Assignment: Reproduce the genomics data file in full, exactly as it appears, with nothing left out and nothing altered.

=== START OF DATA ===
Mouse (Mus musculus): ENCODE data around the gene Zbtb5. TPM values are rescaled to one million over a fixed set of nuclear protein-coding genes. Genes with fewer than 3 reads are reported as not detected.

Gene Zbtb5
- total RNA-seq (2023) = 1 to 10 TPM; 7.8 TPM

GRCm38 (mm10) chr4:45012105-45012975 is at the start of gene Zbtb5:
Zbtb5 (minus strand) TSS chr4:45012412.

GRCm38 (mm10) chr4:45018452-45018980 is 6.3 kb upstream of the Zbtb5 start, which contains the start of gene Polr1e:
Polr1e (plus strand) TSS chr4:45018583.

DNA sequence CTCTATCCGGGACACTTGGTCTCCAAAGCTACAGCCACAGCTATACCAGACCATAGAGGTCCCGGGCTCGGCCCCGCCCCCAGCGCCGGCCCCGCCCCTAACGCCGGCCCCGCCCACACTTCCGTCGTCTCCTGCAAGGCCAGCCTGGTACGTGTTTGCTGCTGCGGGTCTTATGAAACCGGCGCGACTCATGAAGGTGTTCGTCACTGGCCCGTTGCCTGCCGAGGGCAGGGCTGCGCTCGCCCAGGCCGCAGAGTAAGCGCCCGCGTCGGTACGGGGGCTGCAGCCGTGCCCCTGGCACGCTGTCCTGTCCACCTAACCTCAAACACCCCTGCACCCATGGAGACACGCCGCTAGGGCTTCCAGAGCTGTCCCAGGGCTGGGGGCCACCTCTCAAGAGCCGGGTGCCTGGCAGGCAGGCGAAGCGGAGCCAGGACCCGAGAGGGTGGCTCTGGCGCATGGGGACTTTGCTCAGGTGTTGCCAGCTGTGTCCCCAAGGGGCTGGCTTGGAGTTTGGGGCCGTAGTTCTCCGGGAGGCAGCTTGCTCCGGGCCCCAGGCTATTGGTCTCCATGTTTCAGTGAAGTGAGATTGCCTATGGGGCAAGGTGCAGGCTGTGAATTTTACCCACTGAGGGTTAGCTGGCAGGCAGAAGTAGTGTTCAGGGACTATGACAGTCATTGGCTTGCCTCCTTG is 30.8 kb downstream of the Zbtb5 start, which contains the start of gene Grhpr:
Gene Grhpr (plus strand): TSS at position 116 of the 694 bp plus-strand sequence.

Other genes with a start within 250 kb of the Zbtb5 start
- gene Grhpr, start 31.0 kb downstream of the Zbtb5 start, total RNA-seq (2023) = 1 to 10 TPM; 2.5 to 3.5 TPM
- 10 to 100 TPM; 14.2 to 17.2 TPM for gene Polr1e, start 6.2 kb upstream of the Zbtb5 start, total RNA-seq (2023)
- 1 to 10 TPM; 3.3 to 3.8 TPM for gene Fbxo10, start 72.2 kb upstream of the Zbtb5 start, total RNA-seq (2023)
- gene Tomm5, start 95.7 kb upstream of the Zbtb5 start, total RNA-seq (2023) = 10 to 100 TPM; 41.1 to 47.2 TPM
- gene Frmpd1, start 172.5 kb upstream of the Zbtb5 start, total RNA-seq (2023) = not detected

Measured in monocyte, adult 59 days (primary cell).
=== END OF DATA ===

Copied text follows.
Mouse (Mus musculus): ENCODE data around the gene Zbtb5. TPM values are rescaled to one million over a fixed set of nuclear protein-coding genes. Genes with fewer than 3 reads are reported as not detected.

Gene Zbtb5
- total RNA-seq (2023) = 1 to 10 TPM; 7.8 TPM

GRCm38 (mm10) chr4:45012105-45012975 is at the start of gene Zbtb5:
Zbtb5 (minus strand) TSS chr4:45012412.

GRCm38 (mm10) chr4:45018452-45018980 is 6.3 kb upstream of the Zbtb5 start, which contains the start of gene Polr1e:
Polr1e (plus strand) TSS chr4:45018583.

DNA sequence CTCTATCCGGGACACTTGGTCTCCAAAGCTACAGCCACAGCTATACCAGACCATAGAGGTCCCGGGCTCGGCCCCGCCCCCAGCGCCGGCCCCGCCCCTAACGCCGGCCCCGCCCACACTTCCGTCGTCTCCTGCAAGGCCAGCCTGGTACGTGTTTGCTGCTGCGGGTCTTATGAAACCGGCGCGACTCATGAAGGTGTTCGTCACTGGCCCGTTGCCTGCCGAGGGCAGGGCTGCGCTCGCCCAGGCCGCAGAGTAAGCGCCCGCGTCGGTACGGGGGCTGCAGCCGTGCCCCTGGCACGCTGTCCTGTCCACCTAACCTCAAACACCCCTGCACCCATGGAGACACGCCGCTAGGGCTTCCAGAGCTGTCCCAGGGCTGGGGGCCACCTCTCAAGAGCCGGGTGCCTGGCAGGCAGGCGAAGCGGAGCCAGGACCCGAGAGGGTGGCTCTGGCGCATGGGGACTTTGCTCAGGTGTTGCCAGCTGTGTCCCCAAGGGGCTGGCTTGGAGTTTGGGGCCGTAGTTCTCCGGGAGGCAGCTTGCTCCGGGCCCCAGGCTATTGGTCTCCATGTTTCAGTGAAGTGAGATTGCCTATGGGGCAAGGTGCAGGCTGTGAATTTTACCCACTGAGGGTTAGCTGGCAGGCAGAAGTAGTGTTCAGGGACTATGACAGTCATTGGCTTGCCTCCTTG is 30.8 kb downstream of the Zbtb5 start, which contains the start of gene Grhpr:
Gene Grhpr (plus strand): TSS at position 116 of the 694 bp plus-strand sequence.

Other genes with a start within 250 kb of the Zbtb5 start
- gene Grhpr, start 31.0 kb downstream of the Zbtb5 start, total RNA-seq (2023) = 1 to 10 TPM; 2.5 to 3.5 TPM
- 10 to 100 TPM; 14.2 to 17.2 TPM for gene Polr1e, start 6.2 kb upstream of the Zbtb5 start, total RNA-seq (2023)
- 1 to 10 TPM; 3.3 to 3.8 TPM for gene Fbxo10, start 72.2 kb upstream of the Zbtb5 start, total RNA-seq (2023)
- gene Tomm5, start 95.7 kb upstream of the Zbtb5 start, total RNA-seq (2023) = 10 to 100 TPM; 41.1 to 47.2 TPM
- gene Frmpd1, start 172.5 kb upstream of the Zbtb5 start, total RNA-seq (2023) = not detected

Measured in monocyte, adult 59 days (primary cell).